in response to determining that the video device supports the first network protocol, automatically using the first network protocol to retrieve attributes of the video device from the video device;
in response to determining that the video device does not support the first network protocol, automatically determining whether the video device supports a second network protocol; and
in response to determining that the video device supports the second network protocol, automatically using the second network protocol to retrieve the attributes of the video device from the video device.
11. A video network comprising:
an NMS according to claim 10;
a first endpoint in communication with the NMS, wherein the first endpoint supports the first network protocol and the NMS automatically uses the first network protocol to retrieve device attributes from the first endpoint; and
a second endpoint in communication with the NMS, wherein the second endpoint supports the second network protocol and the NMS automatically uses the second network protocol to retrieve device attributes from the second endpoint.
12. A program product for discovering video devices in a video network, the program product comprising:
a computer-usable medium; and
computer instructions encoded in the computer-usable medium, wherein the computer instructions, when executed, cause a data processing system to perform operations comprising:
determining whether a video device in a video network supports a first network protocol;
in response to determining that the video device supports the first network protocol, automatically using the first network protocol to retrieve attributes of the video device from the video device;
in response to determining that the video device does not support the first network protocol, automatically determining whether the video device supports a second network protocol; and
in response to determining that the video device supports the second network protocol, automatically using the second network protocol to retrieve the attributes of the video device from the video device.
13. The program product of claim 12, wherein:
the first network protocol comprises a Simple Network Management Protocol (SNMP); and
the second network protocol comprises a Hypertext Transfer Protocol (HTTP).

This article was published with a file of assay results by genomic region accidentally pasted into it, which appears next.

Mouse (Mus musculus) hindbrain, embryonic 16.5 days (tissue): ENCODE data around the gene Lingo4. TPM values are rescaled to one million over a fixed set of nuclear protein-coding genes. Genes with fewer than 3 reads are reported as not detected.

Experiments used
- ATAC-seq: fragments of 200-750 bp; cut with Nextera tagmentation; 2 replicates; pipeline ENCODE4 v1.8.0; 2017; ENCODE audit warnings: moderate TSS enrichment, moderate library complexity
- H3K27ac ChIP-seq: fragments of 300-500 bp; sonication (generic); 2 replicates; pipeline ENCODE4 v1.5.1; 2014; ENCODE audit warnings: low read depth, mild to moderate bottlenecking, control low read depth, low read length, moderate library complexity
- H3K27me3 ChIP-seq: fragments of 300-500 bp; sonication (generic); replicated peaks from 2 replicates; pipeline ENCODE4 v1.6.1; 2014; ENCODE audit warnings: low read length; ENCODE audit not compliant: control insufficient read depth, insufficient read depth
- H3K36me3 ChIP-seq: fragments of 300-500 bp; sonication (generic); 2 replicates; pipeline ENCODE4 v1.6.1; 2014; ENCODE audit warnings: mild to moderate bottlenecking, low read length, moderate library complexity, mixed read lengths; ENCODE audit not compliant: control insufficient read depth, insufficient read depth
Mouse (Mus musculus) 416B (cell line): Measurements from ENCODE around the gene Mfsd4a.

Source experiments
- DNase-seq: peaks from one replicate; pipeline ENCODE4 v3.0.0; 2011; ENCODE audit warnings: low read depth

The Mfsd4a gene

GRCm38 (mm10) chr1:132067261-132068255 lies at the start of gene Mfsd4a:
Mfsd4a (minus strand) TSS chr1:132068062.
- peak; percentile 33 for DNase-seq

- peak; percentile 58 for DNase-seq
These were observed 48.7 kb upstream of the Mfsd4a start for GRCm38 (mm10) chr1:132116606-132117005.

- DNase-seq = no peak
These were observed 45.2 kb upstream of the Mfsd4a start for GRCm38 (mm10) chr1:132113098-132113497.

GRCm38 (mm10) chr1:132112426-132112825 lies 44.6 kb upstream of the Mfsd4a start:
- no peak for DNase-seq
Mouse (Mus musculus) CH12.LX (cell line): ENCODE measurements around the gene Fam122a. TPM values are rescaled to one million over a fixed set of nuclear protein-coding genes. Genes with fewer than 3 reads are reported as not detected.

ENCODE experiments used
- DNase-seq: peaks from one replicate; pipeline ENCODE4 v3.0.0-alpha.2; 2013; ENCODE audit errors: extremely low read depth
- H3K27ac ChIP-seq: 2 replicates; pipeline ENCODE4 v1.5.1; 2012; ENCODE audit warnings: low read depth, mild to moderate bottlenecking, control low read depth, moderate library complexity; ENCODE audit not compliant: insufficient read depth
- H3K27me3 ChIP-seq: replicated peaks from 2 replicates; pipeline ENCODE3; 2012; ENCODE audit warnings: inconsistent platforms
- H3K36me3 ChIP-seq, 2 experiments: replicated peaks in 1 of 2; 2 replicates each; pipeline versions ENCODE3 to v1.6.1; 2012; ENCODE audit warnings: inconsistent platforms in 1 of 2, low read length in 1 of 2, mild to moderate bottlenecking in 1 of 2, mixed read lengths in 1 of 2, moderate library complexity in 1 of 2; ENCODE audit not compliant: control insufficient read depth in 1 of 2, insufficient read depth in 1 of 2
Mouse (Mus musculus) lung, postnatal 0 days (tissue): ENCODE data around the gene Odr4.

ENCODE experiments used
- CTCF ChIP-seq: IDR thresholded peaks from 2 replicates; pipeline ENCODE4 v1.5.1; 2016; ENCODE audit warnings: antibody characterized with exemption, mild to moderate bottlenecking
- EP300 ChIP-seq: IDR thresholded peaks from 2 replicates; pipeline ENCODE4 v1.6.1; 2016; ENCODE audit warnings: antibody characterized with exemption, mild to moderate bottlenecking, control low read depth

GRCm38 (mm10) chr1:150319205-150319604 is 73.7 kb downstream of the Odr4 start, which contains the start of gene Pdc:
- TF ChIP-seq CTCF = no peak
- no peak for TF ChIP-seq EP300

14. The program product of claim 12, wherein the computer instructions cause the data processing system to perform further operations comprising:
in response to determining that the video device does not support the second network protocol, automatically determining whether the video device supports one or more other network protocols; and
in response to determining that the video device supports another network protocol, automatically using that supported network protocol to retrieve the attributes of the video device from the video device.
15. The program product of claim 14, wherein:
the first network protocol comprises a Simple Network Management Protocol (SNMP);
the second network protocol comprises a Hypertext Transfer Protocol (HTTP); and
the one or more other network protocols comprise a terminal emulation protocol.
16. The program product of claim 15, wherein:
the one or more other network protocols comprise a Telnet protocol; and
the operation of automatically using the supported network protocol to retrieve the attributes of the video device comprises:
using the Telnet protocol to logon to the device and submit commands to the device; and
determining the attributes of the video device by reference to command responses from the video device.
17. The program product of claim 15, wherein the one or more other network protocols comprise a VT-100 protocol.
18. The program product of claim 12, wherein:
the operation of automatically using the first network protocol to retrieve the attributes of the video device comprises using a Simple Network Management Protocol (SNMP) to retrieve information from an agent of the video device; and
the operation of automatically using the second network protocol to retrieve the attributes of the video device comprises:
using a Hypertext Transfer Protocol (HTTP) to retrieve a page from the video device; and
determining the attributes of the video device by reference to the page.
19. The program product of claim 12, wherein the computer instructions cause the data processing system to perform further operations comprising:
transmitting a sequence of queries to the video device to identify a messaging technique for obtaining the attributes of the video device, wherein the sequence of queries includes a first query adapted to communicate with equipment from a first vendor and a second query adapted to communicate with equipment from a second vendor.
20. The program product of claim 12, wherein the computer instructions cause the data processing system to perform further operations comprising:
in response to retrieving the attributes of the video device, repeating one or more of the operations for determining a supported network protocol to retrieve attributes of additional video devices.
Description
TECHNICAL FIELD OF THE INVENTION

[0001] This invention relates in general to video network communications. In particular, the invention relates to a system and method for discovering devices in a video network.

BACKGROUND OF THE INVENTION